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Posted: Dec 19, 2016, 10:00 AM
If you’re curious about frivolous defenses and vexatious appeals, the case of Miller v Blue CrossBlue Shield Michigan, No: 326300, unpublished, is worth a read.
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Posted: Dec 14, 2016, 3:10 PM
The probate Court can admit an unsigned will to probate if the proponent of the will establishes, by clear and convincing evidence, that the decedent intended the document to be his or her will. The Michigan Court of Appeals (MCOA) reached this decision in a published opinion (In re Estate of Sabry Mohamed Attia).
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Posted: Dec 9, 2016, 10:10 AM
The Trial Court’s scoring of sentencing Offense Variable (OV) 9 (MCL 777.39), which concerns the number of victims, was upheld by the Michigan Court of Appeals. In People v Ambrose, 317 Mich App 556, (2016) Docket 327877, the COA, affirming the lower court sentence, ruled that “without declaring the fetus in this case to be a “person” under the law, we conclude the trial court did not err in counting the fetus as a “victim” for purposes of scoring OV 9.”
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Posted: Dec 2, 2016, 11:00 AM
In In re GRD (Docket No. 333131), the Court of Appeals addressed whether the rule of In re Mason, 486 Mich 142; 782 NW2d 747 (2010)—that a parent’s rights may not be terminated solely on the basis of parental incarceration in a Juvenile Code case—also applied to an Adoption Code case.
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Posted: Nov 21, 2016, 1:30 PM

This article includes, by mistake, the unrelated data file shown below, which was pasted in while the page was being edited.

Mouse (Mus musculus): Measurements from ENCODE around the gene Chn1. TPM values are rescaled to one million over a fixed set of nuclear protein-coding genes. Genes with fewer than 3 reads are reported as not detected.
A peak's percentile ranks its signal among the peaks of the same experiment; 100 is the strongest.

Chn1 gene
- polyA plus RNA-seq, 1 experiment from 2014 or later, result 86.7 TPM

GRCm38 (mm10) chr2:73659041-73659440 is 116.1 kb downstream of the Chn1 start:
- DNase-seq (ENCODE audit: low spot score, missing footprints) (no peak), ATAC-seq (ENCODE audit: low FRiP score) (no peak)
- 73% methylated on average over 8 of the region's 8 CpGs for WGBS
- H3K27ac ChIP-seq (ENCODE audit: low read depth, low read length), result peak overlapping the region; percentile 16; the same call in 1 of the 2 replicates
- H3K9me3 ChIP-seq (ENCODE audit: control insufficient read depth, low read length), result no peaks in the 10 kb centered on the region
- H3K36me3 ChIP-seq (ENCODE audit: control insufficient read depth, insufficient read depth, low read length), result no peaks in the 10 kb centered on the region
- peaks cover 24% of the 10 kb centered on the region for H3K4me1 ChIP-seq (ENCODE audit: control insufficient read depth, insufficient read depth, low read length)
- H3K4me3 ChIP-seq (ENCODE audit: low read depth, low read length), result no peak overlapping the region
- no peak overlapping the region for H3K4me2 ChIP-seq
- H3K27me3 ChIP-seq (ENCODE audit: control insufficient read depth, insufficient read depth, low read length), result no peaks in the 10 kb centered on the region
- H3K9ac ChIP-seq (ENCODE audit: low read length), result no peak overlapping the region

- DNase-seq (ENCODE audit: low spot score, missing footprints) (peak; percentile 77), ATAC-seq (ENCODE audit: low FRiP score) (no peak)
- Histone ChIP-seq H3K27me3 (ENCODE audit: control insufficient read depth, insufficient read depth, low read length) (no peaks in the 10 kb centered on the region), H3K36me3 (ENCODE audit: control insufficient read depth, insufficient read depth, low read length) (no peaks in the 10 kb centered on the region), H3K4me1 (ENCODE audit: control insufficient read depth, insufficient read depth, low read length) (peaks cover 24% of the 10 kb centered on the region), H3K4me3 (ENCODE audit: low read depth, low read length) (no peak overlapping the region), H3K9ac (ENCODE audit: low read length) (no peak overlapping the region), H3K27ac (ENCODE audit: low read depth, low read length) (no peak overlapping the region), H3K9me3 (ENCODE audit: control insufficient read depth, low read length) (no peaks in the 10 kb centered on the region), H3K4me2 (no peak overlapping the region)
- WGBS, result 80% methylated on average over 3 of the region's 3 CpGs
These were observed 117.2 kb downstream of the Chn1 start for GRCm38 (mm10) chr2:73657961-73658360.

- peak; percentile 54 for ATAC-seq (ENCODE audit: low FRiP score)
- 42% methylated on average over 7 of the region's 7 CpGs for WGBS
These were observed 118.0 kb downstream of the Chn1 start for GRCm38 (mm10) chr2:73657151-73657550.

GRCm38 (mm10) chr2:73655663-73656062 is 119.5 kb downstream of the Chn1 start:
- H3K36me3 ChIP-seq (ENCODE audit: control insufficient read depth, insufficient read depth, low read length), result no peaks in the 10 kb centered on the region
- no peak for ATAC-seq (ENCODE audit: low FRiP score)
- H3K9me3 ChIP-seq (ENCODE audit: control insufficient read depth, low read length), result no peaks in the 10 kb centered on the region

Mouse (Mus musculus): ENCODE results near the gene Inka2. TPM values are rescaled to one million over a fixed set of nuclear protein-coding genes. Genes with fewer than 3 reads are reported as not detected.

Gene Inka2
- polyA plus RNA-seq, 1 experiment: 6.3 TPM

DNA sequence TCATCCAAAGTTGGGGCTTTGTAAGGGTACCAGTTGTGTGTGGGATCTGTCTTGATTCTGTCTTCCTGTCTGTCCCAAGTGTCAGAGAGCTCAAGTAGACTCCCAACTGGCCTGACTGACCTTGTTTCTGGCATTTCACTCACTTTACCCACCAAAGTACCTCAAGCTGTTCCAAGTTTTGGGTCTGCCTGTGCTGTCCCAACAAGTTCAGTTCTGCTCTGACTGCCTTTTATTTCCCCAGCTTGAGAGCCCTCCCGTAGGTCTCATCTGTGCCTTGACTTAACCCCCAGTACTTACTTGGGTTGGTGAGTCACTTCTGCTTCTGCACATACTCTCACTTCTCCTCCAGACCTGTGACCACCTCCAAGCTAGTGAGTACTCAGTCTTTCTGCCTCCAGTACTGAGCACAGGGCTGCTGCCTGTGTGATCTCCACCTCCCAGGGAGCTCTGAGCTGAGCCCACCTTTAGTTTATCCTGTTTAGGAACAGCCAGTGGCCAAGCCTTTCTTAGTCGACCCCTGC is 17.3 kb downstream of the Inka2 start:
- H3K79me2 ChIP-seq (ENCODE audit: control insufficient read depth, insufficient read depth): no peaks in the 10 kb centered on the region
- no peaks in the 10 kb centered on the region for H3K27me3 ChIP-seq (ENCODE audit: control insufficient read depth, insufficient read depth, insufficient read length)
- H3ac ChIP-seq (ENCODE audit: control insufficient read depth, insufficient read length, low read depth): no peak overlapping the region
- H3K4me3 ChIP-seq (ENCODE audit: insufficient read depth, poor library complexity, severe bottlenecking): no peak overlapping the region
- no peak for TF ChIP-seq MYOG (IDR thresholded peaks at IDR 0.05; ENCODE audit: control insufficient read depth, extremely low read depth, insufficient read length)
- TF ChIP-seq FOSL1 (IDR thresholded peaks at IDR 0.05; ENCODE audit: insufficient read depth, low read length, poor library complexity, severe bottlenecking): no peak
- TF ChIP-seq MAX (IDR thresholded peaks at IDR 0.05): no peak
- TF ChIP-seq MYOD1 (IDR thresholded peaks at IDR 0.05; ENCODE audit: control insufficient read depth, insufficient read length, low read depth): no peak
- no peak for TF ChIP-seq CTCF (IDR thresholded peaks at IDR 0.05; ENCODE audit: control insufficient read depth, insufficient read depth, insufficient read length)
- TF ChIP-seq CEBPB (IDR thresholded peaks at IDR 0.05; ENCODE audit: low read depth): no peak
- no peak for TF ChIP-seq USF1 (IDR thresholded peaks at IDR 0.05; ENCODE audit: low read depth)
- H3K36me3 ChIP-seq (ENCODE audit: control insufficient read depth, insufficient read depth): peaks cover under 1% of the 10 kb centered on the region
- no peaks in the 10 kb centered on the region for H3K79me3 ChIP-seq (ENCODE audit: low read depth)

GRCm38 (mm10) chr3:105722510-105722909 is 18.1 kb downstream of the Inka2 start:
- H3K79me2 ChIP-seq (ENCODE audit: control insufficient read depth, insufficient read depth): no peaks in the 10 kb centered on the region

The Court of Appeals recently reversed a trial court’s decision terminating parental rights based on the lack of jurisdiction and inadmissible evidence during the child protective proceedings. In Re Jones, unpublished per curiam, issued November 8, 2016 (Docket 332616).
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Posted: Nov 10, 2016, 12:10 PM
While parenting time between the preliminary hearing and adjudication and after the termination petition is filed are controlled by court rules (MCR 3.965(C)(7)(a); MCR 3.977(D) ) and statutes (MCL 712A.13a(13) ; MCL712A.19b(4)), visitation after adjudication is controlled by the court.
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Posted: Sep 27, 2016, 1:25 PM
In this case (In re Trumble, No 330627) Respondent Mother appealed the Gladwin Circuit Court order terminating her parental rights to her child arguing that the trial court violated her due process by its failure to sua sponte or on its own appoint an attorney to represent her. The Court of Appeals, affirmed the trial court order, stating that because the respondent knowingly declined the offer of appointed counsel at the preliminary hearing and had never shown she suffered from an obvious cognitive impairment, she failed to show that the trial court denied her due process by declining to sua sponte appoint counsel.
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Posted: Sep 20, 2016, 2:20 PM
Judge Peter D. O’Connell likes being a judge of the Fourth District of the Michigan Court of Appeals, a position to which he was elected in 1994 and reelected as an incumbent every six years to this day. Unfortunately for Judge O’Connell, because he will reach his 70th birthday before his current term expires in November, under Michigan law he can’t run for re-election. Judge O’Connell’s solution to this conundrum was not to turn back the hands of time but to run as an incumbent for a Court of Appeals position beginning in Jan. 2017 currently held by Judge Michael Gadola.
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Posted: Sep 6, 2016, 12:40 PM
The Court of Appeals held that an attorney could not be sued for legal malpractice, even if the attorney missed the deadline for filing a Claim of Appeal.